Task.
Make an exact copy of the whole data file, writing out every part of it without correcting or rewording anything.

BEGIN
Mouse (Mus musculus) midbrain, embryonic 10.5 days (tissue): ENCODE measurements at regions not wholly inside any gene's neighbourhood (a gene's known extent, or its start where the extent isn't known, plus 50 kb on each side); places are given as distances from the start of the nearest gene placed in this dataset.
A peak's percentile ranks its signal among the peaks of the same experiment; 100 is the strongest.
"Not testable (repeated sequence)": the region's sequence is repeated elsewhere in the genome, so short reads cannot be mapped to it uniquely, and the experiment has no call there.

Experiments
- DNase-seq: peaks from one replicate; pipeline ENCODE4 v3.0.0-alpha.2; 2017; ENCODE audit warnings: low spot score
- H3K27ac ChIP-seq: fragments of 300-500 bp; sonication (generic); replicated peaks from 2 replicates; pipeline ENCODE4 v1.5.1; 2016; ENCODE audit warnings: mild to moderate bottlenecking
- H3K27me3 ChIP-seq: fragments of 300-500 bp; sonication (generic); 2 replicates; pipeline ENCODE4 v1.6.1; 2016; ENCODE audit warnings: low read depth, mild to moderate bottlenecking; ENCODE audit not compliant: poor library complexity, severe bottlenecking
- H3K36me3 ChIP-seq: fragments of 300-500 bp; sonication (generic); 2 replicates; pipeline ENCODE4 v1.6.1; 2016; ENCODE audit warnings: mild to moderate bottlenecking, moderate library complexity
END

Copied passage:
Mouse (Mus musculus) midbrain, embryonic 10.5 days (tissue): ENCODE measurements at regions not wholly inside any gene's neighbourhood (a gene's known extent, or its start where the extent isn't known, plus 50 kb on each side); places are given as distances from the start of the nearest gene placed in this dataset.
A peak's percentile ranks its signal among the peaks of the same experiment; 100 is the strongest.
"Not testable (repeated sequence)": the region's sequence is repeated elsewhere in the genome, so short reads cannot be mapped to it uniquely, and the experiment has no call there.

Experiments
- DNase-seq: peaks from one replicate; pipeline ENCODE4 v3.0.0-alpha.2; 2017; ENCODE audit warnings: low spot score
- H3K27ac ChIP-seq: fragments of 300-500 bp; sonication (generic); replicated peaks from 2 replicates; pipeline ENCODE4 v1.5.1; 2016; ENCODE audit warnings: mild to moderate bottlenecking
- H3K27me3 ChIP-seq: fragments of 300-500 bp; sonication (generic); 2 replicates; pipeline ENCODE4 v1.6.1; 2016; ENCODE audit warnings: low read depth, mild to moderate bottlenecking; ENCODE audit not compliant: poor library complexity, severe bottlenecking
- H3K36me3 ChIP-seq: fragments of 300-500 bp; sonication (generic); 2 replicates; pipeline ENCODE4 v1.6.1; 2016; ENCODE audit warnings: mild to moderate bottlenecking, moderate library complexity